From: Jef Allbright (firstname.lastname@example.org)
Date: Fri Jan 02 2004 - 15:44:38 MST
Perry E. Metzger wrote:
> By the way, I will repeat a contention I've made pretty frequently,
> with a new example. There are people out there that say "meat is
> murder". There are people who enjoy a good steak. Which of them is
> "morally correct"? What is the experiment we can conduct that will
> answer this question? I contend there is none, and that there is no
> answer because absolute morality is an illusion.
While decisions about what is moral depend entirely on context, it seems to
me that as the context is widened a direction begins to emerge.
In physics, random events, according to the laws of thermodynamics, tend to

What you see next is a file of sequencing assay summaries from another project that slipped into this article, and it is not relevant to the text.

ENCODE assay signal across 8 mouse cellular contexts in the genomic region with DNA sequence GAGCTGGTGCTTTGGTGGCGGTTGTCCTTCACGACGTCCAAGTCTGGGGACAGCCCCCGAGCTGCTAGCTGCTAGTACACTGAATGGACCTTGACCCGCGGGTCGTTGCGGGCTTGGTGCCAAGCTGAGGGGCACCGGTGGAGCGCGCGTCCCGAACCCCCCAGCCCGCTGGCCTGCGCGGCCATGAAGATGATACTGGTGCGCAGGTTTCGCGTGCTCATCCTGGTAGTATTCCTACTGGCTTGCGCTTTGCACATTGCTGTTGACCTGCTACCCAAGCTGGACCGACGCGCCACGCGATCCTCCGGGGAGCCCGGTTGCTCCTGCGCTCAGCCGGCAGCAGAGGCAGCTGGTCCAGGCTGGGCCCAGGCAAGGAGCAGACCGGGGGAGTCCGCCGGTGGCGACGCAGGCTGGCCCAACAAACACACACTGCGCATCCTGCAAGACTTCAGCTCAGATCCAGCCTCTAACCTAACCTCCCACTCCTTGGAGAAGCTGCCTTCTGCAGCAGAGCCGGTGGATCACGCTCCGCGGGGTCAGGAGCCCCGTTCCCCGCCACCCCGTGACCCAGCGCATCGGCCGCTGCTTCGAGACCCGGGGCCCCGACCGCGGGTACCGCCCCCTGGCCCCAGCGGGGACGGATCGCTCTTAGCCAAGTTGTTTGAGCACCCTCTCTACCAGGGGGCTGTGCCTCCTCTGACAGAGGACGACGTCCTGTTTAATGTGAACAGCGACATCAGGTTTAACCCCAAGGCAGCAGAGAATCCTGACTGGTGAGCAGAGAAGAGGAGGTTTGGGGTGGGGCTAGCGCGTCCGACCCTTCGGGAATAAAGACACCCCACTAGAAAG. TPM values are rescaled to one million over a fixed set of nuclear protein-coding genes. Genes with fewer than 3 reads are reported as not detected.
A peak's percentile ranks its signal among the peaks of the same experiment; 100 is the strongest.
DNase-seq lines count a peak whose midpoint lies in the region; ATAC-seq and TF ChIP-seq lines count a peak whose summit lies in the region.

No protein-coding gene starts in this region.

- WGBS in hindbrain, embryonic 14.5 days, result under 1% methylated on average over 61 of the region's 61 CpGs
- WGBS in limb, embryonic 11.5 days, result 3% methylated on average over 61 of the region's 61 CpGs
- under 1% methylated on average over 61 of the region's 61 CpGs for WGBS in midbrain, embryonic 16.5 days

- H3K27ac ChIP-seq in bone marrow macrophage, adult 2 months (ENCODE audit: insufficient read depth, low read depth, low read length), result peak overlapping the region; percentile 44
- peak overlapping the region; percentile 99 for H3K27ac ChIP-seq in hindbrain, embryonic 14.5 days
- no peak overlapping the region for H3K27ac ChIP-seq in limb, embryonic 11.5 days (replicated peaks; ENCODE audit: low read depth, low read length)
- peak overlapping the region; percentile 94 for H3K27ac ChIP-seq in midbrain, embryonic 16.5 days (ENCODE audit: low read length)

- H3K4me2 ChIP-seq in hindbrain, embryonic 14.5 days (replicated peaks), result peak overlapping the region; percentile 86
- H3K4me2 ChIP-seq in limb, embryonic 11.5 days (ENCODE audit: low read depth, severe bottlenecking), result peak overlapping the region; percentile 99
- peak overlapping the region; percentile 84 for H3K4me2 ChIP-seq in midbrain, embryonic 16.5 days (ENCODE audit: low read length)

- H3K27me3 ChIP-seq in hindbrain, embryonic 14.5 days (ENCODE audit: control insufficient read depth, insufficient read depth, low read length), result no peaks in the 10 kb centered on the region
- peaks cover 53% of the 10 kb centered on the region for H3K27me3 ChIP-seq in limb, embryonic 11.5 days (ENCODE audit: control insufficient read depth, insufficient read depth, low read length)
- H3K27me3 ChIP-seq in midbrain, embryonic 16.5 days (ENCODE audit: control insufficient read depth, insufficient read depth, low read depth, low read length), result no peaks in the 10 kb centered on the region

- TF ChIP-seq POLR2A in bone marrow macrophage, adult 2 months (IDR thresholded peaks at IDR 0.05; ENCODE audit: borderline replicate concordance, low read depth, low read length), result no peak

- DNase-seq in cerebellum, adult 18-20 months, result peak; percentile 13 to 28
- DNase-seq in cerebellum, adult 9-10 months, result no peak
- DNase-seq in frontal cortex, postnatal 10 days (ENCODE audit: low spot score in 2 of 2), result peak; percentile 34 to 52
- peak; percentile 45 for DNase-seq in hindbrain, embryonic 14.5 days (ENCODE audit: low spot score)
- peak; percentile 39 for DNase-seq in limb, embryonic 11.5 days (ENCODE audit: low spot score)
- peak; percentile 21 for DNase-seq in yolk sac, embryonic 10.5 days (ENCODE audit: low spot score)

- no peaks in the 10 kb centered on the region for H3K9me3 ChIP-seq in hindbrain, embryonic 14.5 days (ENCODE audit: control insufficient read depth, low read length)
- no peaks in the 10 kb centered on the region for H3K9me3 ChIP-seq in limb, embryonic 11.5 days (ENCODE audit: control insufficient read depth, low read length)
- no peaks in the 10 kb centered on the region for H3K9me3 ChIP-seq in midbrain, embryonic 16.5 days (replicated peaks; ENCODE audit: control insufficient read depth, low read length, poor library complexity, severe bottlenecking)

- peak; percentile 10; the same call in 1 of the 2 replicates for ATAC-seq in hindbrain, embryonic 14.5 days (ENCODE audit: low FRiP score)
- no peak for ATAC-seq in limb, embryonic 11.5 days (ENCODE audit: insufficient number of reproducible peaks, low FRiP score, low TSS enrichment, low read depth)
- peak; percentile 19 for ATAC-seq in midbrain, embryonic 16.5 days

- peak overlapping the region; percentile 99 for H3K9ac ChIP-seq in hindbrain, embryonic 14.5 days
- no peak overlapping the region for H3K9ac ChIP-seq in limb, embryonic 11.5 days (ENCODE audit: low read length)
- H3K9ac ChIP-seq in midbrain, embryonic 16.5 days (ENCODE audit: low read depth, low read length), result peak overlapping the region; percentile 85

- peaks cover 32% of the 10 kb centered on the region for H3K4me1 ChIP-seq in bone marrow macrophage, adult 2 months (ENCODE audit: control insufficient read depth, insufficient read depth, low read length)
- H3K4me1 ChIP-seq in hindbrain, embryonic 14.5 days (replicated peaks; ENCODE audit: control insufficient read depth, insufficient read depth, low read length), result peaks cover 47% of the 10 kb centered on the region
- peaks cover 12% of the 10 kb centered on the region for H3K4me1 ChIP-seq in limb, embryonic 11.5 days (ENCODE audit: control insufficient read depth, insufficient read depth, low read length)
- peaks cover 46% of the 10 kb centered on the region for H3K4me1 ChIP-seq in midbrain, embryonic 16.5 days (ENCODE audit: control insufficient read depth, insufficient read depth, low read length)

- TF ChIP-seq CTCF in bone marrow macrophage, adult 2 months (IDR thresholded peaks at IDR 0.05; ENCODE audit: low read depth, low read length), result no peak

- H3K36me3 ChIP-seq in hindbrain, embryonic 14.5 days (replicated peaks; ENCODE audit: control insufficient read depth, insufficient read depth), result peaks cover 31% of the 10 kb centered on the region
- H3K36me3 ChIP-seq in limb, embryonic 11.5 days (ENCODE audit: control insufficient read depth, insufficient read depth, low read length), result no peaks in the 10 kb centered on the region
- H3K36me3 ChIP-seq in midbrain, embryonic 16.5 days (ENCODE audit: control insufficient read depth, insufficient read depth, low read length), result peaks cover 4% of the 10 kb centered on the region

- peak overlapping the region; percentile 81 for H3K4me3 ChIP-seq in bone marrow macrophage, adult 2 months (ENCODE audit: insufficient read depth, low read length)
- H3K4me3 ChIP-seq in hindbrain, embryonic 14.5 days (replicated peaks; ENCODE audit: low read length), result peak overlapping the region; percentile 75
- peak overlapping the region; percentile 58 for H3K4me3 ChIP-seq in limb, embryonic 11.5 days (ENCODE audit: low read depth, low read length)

follow an arrow of time.
In evolution, random mutations, according to the "laws of survival", tend
toward greater organization.
In game theory, as the games get more complex, non-zero sum characteristics
emerge that tend to reward those who cooperate.
In any human society, by whichever arbitrary anthropocentric scale we use to
measure, we observe that stupid people appear less moral and more
intelligent people appear more moral in their actions.
While I agree with you that there is no absolute morality, and that all
morality is viewed against a background of practical survival value, it
seems to me that there is an arrow of morality that begins to emerge as the
context is widened in time, number of participants, or scope of issues.
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